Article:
- The standard maximum laden weight for 6-axle articulated lorries when used on public roads in Great Britain is 44 tonnes. Some organisations have proposed that increasing the weight limit to 48 tonnes could offset the heavier trailer and container needed for intermodal freight, thereby encouraging modal shift of freight from road to rail, with reductions in emissions and congestion. Having considered responses to the consultation and following discussion with the Welsh and Scottish governments, the Department will continue to work towards implementing a trial of 48 tonne vehicles for intermodal journeys, within Great Britain (vehicle weight limits are devolved in Northern Ireland).
Government funding for road freight decarbonisation
- We will continue to use the Energy Saving Trust’s online Freight Portal, to showcase the commercial benefits of improved fuel and logistical efficiencies, including information on available technologies, training and advice which operators can adopt to save time and money while reducing HGV emissions.
- The government is providing £582 million to continue the plug-in grants until 2022-23, including support for the plug-in truck grant. The plug-in truck grant reduces the purchase price of zero emission commercial vehicles for consumers. Grant rates for eligible trucks are set at 20% of the purchase price, with up to £25,000 of funding available for the largest HGVs.
- The £23 million Hydrogen for Transport Programme (2017) funded the deployment of hydrogen vehicles & refuelling stations. This is increasing the uptake of fuel cell electric vehicles and growing the number of publicly accessible hydrogen refuelling stations, which increases the viability of hydrogen technology for HGVs.
Last/final mile deliveries
- “Gear Change: a bold vision for cycling and walking”, published in July 2020, announced plans to extend the e-cargo bike grant programme as part of Government’s wider programme to decarbonise deliveries. This gives up to £1,000 grant per bike.
- The plug-in van grant offers 35% of the purchase price of new zero emission vans. This is up to a maximum of £3,000 for small vans and up to £6,000 for large vans
- The department is researching the legal and practical issues around compulsory consolidation centres setting the groundwork for future pilots. Pilots will seek to ensure that the majority of urban deliveries are consolidated and transferred to zero emission vehicles for the last mile.
Low carbon fuels in HGVs
- Low carbon fuels currently contribute around a third of the emissions savings required for the UK’s transport carbon budget and will continue to support us meeting our carbon budgets for years to come.
- The supply of renewable fuels, including bioethanol and biodiesel, is already supported under the Renewable Transport Fuel Obligation, which supports use of low carbon fuels to deliver carbon savings, predominantly in road vehicles. We are looking carefully at the evidence, including recent industry recommendations, around using higher blends of biofuels or drop-in fuels to further maximise carbon savings in HGVs in the short to medium term.
- Furthermore, government has committed to maintaining the fuel duty differential up to 2032 (subject to review in 2024) to encourage the use of biomethane and other gaseous fuels which create carbon savings compared to fossil fuels.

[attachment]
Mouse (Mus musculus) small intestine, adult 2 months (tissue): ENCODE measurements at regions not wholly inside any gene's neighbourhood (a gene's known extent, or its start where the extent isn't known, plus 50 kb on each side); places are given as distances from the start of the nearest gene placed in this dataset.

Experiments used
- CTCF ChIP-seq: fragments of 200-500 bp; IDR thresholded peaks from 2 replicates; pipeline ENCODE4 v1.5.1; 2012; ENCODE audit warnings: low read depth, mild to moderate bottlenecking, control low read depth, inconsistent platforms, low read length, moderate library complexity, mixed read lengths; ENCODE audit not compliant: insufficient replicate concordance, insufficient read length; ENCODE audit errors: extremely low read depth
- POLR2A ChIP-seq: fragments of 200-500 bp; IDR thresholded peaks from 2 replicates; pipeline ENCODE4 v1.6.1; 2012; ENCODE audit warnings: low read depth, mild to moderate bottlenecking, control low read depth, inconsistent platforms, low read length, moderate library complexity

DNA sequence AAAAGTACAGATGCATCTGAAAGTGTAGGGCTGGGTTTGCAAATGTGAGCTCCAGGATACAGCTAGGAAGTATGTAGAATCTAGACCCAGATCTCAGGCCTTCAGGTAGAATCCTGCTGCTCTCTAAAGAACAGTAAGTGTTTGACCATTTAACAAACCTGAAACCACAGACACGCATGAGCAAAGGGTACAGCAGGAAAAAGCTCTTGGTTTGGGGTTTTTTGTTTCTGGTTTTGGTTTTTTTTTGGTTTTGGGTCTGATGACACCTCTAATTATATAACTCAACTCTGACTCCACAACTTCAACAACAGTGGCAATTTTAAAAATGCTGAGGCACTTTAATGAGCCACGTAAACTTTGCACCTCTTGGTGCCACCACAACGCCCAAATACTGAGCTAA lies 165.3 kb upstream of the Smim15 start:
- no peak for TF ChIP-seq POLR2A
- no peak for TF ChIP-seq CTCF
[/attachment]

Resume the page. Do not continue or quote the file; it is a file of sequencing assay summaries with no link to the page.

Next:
Section 9: Transport Select Committee previous recommendations on haulage
- Recommendations relevant to the Government from the Skills and Workforce planning in the road haulage sector inquiry are italicised below as per the report of July 2016 (HC68).
- Current data provide sufficient information on gender balance but not on other measures of diversity. The Government and industry should consider how more reliable data can be collected on the number of drivers from BAME backgrounds and the numbers of part-time workers. They should then use the data to assess the effectiveness of the steps taken to address diversity and to plan the actions needed to improve gender balance, the representation of BAME groups, and the diversity in patterns of work.
- The Government responded to the Committee’s recommendations in October 2016, including with its consideration of whether more official data should be collected about part time and BAME drivers. The strategy adopted related to diversity has been to support industry initiatives to tackle the issue. For example, the Department for Transport has supported the Think Logistics initiative including with funding to help encourage increased diversity in logistics (particularly younger people).
- There has been some progress with increased diversity. The number of females taking large goods vehicle tests more than doubled between 2010 and 2020 and the proportion of candidates passing large goods vehicle tests at DVSA centres who were female has risen from 7.4% in 2015/16 to 9.9% in 2019/20 and 14.4% in 2020/21. However, female representation remains very low at around 1.5%.
- The Government should assess the effectiveness of all of the steps it is taking to support recruitment and consider whether they represent good value for money. The road freight industry should also assess the impact of any steps to alleviate the driver shortage on other parts of the logistics sector.
- The steps the Government has been taking since 2016 to support recruitment include apprenticeships using the Trailblazer model and personal career development loans. Personal career development loans were halted because of a limited reach and the availability of commercial solutions. Apprenticeships are available across the sector. For larger business paying the Apprenticeship Levy, training costs are deductible from the Levy. Businesses not paying the apprenticeship levy can access funding via reserved funds or through transfers from levy paying employers for some purposes. Apprenticeships are also used for jobs other than drivers in logistics and are available across age ranges. The large goods vehicle apprenticeship scheme was altered substantially further to industry feedback during 2021. The Apprenticeship programme value for money has been assessed across Government.